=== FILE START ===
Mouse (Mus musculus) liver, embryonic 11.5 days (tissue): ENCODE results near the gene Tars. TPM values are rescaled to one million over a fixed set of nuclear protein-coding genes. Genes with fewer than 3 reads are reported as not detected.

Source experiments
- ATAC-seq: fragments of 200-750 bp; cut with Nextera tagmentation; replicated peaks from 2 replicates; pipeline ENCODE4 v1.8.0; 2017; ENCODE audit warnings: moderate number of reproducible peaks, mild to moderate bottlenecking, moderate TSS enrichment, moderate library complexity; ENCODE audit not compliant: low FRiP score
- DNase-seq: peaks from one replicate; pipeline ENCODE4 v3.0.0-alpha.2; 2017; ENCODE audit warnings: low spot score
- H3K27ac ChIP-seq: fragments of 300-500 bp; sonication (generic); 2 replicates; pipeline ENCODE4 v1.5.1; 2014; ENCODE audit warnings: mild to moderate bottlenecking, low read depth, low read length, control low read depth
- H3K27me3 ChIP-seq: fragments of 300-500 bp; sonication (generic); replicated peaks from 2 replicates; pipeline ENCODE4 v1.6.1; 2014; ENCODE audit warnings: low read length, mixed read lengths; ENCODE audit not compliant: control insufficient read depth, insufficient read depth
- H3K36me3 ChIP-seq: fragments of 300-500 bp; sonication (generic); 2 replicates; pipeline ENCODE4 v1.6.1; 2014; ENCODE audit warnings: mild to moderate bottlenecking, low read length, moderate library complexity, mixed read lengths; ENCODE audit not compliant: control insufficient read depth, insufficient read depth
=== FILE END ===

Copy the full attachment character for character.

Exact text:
Mouse (Mus musculus) liver, embryonic 11.5 days (tissue): ENCODE results near the gene Tars. TPM values are rescaled to one million over a fixed set of nuclear protein-coding genes. Genes with fewer than 3 reads are reported as not detected.

Source experiments
- ATAC-seq: fragments of 200-750 bp; cut with Nextera tagmentation; replicated peaks from 2 replicates; pipeline ENCODE4 v1.8.0; 2017; ENCODE audit warnings: moderate number of reproducible peaks, mild to moderate bottlenecking, moderate TSS enrichment, moderate library complexity; ENCODE audit not compliant: low FRiP score
- DNase-seq: peaks from one replicate; pipeline ENCODE4 v3.0.0-alpha.2; 2017; ENCODE audit warnings: low spot score
- H3K27ac ChIP-seq: fragments of 300-500 bp; sonication (generic); 2 replicates; pipeline ENCODE4 v1.5.1; 2014; ENCODE audit warnings: mild to moderate bottlenecking, low read depth, low read length, control low read depth
- H3K27me3 ChIP-seq: fragments of 300-500 bp; sonication (generic); replicated peaks from 2 replicates; pipeline ENCODE4 v1.6.1; 2014; ENCODE audit warnings: low read length, mixed read lengths; ENCODE audit not compliant: control insufficient read depth, insufficient read depth
- H3K36me3 ChIP-seq: fragments of 300-500 bp; sonication (generic); 2 replicates; pipeline ENCODE4 v1.6.1; 2014; ENCODE audit warnings: mild to moderate bottlenecking, low read length, moderate library complexity, mixed read lengths; ENCODE audit not compliant: control insufficient read depth, insufficient read depth